Sotomayor switches vote on courtroom cameras

It seems that Justice Sonia M. Sotomayor has joined the majority on an issue that has been before the U.S. Supreme Court for years.

While Sotomayor once said she’d had positive experiences with allowing cameras in the courtroom – a move strongly opposed by many of her colleagues on the bench – she now seems to be having second thoughts.

“I think the process could be more misleading than helpful,” Sotomayor said, speaking at a recent event in New York, according the New York magazine.  Folks trying to use oral arguments to glean how justices are leaning in a particular case will likely get it wrong, just based on the nature of how the Court works, she said.

“Every Supreme Court decision is rendered with a majority opinion that goes carefully through the analysis of the case and why the end result was reached,” she said. “Everyone fully explains their views. Looking at oral argument is not going to give you that explanation. Oral argument is the forum in which the judge plays devil’s advocate with lawyers.”

Sotomayor and the other justices return from their winter break to conference privately today, and oral arguments resume on Tuesday.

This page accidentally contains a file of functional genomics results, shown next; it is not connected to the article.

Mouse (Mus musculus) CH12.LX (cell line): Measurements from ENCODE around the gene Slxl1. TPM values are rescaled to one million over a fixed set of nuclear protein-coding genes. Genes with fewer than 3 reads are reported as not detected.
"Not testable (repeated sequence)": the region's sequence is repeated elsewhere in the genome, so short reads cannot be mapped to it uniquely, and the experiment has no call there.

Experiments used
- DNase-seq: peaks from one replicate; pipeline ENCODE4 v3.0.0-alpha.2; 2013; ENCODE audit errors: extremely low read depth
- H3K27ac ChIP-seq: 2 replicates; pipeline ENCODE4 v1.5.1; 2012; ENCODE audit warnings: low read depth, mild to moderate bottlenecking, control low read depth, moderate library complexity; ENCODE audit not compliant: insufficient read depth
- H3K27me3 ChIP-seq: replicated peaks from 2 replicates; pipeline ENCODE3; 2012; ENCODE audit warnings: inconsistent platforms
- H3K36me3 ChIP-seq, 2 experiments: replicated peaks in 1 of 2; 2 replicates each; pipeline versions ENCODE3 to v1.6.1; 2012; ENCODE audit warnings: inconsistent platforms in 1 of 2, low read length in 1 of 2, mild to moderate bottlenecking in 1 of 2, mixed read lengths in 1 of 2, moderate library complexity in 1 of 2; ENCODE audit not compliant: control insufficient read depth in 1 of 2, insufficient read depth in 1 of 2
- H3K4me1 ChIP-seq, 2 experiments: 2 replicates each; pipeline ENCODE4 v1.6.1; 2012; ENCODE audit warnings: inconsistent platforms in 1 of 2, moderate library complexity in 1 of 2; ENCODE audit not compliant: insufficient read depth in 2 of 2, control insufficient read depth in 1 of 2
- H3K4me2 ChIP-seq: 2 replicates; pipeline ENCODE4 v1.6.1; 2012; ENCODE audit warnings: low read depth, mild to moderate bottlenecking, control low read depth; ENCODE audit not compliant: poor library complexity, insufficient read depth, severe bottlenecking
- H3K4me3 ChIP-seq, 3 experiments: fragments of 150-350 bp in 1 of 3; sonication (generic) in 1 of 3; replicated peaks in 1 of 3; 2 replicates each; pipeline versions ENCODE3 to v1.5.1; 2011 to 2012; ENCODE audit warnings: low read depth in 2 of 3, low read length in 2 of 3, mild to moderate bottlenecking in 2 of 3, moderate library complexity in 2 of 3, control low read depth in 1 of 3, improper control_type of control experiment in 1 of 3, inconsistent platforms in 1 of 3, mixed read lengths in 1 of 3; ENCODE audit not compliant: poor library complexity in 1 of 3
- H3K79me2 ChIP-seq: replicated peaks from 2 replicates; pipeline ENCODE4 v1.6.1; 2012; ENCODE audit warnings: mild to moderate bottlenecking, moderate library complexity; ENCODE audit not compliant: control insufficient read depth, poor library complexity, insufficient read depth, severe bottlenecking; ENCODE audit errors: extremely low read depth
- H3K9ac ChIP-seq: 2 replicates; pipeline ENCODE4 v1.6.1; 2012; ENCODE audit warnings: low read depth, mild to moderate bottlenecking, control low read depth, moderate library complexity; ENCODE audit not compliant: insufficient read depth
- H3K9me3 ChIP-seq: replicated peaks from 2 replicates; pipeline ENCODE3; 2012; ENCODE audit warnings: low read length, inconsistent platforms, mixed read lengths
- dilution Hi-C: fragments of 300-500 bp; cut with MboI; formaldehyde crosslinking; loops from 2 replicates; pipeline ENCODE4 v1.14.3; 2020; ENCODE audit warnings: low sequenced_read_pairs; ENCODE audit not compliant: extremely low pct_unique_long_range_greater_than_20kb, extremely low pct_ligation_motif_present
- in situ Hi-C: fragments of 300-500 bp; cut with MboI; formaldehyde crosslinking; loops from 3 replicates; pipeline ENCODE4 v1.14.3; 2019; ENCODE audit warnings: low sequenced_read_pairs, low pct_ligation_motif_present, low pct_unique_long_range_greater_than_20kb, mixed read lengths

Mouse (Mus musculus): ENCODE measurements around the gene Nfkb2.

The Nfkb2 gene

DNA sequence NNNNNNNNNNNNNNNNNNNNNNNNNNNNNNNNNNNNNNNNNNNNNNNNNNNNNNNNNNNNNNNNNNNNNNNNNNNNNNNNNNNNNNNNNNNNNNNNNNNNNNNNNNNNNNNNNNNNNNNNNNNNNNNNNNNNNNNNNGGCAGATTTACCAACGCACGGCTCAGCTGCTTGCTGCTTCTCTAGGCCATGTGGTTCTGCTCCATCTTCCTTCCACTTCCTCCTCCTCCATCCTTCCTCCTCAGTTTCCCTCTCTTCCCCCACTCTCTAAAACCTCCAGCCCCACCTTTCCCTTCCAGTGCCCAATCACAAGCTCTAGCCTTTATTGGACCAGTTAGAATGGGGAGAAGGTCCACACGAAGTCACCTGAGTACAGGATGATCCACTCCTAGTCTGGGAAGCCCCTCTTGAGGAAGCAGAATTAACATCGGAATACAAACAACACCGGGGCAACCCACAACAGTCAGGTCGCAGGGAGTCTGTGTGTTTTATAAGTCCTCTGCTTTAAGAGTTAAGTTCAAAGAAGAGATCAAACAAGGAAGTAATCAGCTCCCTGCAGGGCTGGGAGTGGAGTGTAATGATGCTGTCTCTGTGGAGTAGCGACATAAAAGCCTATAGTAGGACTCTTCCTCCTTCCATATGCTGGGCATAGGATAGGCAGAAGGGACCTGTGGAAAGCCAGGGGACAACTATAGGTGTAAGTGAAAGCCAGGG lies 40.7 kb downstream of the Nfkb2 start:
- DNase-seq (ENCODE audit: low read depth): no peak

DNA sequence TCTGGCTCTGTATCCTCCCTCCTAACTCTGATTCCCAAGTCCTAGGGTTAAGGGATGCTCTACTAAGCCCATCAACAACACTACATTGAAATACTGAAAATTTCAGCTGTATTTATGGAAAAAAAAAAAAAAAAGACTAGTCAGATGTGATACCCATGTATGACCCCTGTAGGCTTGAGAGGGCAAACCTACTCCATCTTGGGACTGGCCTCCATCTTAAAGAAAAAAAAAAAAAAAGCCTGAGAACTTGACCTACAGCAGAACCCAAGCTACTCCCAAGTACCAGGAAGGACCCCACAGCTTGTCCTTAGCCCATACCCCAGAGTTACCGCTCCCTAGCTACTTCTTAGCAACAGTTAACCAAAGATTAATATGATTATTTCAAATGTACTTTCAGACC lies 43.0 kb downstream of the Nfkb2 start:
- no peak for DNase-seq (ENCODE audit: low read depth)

Sotomayor takes up case of the Funniest Justice

Justice Sonia M. Sotomayor’s book tour took her to Comedy Central’s “Colbert Report” yesterday, where she was asked whether she enjoys herself on the Supreme Court.

“Well, you know, some of my colleagues are pretty funny. So occasionally we do laugh,” Sotomayor told Stephen Colbert.

“Who’s the funniest?” Colbert asked.

Sotomayor declined to say which justice she personally thinks is the Court’s biggest side splitter.

“But do you know that there’s an article that actually measures the number of laughs?” Sotomayor said. “I’m pretty low on that scale.”

Actually, Justice, your four laughs so far this term ranks you right in the middle in the Funniest Justice standings. Shall we review?

Justice Antonin G. Scalia: 25

Justice Stephen G. Breyer: 19

Chief Justice John G. Roberts Jr.: 7

Justice Anthony M. Kennedy: 6

Justice Sonia M. Sotomayor: 4

Justice Elena Kagan: 1

Justice Clarence Thomas: 1

Justice Samuel A. Alito, Jr.: 1

Justice Ruth Bader Ginsburg: 0

You can see Sotomayor’s full “Colbert Report” interview on the show’s website.